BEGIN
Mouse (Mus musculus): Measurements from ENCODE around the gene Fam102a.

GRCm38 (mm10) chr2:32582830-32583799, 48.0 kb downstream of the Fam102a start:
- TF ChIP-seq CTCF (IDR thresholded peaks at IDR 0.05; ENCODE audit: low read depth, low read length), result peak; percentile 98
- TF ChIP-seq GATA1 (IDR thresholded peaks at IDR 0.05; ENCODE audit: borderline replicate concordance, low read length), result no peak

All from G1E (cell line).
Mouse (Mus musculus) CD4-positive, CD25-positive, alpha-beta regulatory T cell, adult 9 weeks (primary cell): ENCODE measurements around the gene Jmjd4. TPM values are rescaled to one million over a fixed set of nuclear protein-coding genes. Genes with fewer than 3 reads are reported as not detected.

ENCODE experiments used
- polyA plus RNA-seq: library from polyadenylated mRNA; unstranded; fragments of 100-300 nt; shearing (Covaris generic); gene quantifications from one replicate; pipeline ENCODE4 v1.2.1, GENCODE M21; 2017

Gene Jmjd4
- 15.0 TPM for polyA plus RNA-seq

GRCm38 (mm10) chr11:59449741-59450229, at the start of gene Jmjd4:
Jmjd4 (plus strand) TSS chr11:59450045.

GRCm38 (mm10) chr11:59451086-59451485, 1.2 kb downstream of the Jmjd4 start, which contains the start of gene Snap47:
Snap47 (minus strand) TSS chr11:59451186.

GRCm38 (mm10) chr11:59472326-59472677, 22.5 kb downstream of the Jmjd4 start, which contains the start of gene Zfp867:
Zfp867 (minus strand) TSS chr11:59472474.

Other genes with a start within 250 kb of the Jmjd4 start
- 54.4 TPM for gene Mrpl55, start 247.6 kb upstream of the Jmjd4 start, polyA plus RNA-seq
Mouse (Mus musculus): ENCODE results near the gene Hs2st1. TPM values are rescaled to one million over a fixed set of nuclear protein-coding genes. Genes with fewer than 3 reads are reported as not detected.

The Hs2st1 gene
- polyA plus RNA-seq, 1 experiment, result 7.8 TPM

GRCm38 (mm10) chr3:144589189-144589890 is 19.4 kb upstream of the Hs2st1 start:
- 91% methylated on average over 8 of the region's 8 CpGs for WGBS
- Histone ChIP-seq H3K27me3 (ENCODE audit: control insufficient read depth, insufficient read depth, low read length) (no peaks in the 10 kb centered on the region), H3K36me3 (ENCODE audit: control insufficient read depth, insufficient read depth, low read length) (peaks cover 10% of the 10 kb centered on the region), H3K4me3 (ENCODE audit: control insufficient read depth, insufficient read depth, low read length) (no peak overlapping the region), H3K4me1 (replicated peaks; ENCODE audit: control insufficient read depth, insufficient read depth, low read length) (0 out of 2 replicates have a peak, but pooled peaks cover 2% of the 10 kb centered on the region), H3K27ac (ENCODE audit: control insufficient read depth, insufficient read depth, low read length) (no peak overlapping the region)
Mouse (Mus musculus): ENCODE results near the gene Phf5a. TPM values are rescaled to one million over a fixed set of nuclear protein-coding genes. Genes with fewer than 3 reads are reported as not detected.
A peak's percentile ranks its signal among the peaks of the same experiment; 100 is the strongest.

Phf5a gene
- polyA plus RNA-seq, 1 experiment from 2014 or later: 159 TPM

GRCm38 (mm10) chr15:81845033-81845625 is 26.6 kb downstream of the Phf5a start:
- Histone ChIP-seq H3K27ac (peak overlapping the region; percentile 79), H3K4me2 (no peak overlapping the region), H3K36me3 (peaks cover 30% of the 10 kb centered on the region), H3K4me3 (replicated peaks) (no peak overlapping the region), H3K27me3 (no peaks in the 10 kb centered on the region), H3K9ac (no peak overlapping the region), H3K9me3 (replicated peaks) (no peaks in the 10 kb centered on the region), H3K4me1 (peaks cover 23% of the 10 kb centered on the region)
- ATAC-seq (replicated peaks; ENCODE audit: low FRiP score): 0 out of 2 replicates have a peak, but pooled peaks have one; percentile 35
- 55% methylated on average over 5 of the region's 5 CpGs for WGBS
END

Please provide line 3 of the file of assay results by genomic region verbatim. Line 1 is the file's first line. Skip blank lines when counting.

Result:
- TF ChIP-seq CTCF (IDR thresholded peaks at IDR 0.05; ENCODE audit: low read depth, low read length), result peak; percentile 98